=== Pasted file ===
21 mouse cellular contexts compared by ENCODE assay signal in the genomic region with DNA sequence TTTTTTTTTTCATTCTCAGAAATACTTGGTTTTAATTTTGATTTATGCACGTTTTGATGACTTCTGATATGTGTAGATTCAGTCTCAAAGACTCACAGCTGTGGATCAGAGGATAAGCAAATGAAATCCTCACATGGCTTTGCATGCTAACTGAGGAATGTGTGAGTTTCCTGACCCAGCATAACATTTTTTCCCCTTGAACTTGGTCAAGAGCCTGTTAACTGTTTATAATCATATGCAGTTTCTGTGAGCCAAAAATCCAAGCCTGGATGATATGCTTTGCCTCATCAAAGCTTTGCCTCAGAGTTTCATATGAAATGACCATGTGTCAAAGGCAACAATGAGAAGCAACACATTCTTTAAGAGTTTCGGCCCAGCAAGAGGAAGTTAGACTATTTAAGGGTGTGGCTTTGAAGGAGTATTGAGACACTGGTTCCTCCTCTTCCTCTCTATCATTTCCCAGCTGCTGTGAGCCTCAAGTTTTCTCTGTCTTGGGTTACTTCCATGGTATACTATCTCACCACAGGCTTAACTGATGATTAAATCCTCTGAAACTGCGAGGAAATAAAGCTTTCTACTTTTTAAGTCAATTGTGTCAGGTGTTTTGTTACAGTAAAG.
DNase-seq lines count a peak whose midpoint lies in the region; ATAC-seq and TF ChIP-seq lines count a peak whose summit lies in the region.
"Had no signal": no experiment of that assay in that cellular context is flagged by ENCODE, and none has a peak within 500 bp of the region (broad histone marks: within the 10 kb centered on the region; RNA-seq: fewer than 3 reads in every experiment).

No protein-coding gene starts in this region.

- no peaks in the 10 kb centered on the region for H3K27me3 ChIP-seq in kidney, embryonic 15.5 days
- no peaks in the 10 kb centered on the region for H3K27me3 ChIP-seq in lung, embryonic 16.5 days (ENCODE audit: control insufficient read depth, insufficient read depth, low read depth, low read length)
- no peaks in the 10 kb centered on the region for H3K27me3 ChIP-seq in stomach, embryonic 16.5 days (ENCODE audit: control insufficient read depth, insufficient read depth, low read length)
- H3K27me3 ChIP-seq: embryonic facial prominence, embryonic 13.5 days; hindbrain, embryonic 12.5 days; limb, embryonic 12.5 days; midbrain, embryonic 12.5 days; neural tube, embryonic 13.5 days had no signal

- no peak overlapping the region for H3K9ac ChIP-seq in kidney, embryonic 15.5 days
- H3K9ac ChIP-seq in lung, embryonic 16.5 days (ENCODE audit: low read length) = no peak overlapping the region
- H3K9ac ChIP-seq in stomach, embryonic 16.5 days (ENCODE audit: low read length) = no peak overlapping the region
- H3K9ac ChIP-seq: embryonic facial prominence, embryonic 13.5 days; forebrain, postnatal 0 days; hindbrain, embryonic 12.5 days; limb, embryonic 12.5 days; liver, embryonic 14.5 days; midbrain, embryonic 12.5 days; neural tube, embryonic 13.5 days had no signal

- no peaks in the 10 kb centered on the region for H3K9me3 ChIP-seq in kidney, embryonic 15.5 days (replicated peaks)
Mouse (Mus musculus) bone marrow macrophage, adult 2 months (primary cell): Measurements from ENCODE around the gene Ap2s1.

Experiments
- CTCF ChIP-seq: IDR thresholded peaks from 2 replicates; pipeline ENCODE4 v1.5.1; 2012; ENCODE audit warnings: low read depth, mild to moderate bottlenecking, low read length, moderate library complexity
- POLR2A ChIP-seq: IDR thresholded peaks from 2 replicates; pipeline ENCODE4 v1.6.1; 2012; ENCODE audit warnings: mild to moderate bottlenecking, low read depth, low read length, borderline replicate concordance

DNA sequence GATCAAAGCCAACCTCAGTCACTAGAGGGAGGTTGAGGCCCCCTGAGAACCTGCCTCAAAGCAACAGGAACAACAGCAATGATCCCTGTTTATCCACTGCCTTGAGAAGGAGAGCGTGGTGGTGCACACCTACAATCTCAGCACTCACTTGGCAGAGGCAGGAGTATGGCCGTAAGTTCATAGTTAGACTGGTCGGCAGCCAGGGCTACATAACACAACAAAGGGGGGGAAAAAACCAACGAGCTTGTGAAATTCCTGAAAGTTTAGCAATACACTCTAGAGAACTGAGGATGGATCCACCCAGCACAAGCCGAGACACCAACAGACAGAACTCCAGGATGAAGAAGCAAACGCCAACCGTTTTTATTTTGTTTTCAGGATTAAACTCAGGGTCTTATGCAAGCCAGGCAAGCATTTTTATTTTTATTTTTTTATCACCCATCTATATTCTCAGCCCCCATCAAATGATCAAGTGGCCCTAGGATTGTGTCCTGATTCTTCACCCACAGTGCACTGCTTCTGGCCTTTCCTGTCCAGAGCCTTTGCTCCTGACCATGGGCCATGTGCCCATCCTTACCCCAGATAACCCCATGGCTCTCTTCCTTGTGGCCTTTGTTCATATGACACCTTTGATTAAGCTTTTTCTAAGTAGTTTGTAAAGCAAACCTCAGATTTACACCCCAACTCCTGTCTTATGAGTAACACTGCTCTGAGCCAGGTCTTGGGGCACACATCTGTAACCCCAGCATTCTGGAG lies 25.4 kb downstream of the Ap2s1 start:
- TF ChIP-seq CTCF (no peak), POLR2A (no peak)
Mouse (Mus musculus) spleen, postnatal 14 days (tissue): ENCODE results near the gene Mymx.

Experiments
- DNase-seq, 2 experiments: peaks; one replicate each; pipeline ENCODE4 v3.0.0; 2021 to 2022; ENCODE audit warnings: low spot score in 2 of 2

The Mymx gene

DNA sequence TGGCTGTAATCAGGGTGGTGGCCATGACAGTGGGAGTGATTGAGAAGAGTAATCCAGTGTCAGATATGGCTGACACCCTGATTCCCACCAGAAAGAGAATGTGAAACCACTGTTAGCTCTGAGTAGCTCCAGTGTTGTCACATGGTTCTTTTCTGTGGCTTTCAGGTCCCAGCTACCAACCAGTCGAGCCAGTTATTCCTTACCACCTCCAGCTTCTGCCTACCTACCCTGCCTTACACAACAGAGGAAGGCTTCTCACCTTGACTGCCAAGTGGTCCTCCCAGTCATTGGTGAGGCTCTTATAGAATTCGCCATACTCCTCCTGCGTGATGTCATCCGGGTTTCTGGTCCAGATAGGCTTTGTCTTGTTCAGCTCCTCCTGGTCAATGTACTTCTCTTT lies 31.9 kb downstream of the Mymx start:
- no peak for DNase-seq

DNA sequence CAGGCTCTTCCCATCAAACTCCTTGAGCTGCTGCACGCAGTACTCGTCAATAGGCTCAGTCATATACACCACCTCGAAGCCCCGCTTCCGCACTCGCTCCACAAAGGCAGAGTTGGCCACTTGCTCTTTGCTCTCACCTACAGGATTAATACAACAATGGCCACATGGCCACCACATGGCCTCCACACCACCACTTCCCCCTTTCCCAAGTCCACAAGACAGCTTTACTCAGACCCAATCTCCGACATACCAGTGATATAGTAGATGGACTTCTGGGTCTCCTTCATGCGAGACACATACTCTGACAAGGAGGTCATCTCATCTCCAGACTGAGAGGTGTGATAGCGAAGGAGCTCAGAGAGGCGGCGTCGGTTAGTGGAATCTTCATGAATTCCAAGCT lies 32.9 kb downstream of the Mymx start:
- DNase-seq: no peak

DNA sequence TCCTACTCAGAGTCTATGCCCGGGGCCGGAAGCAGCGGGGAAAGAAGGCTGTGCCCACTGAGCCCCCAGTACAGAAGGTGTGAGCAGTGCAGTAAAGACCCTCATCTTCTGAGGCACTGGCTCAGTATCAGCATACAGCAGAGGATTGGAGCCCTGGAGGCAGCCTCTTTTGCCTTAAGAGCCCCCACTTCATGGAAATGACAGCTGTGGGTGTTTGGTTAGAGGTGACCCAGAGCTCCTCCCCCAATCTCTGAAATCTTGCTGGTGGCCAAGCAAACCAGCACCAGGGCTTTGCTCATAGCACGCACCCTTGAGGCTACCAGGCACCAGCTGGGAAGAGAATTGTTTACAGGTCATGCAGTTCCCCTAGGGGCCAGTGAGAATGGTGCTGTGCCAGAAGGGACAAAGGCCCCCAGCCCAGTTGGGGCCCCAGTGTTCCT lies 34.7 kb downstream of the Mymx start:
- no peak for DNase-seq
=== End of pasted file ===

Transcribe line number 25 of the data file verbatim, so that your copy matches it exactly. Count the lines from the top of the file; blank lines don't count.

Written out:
- no peak for DNase-seq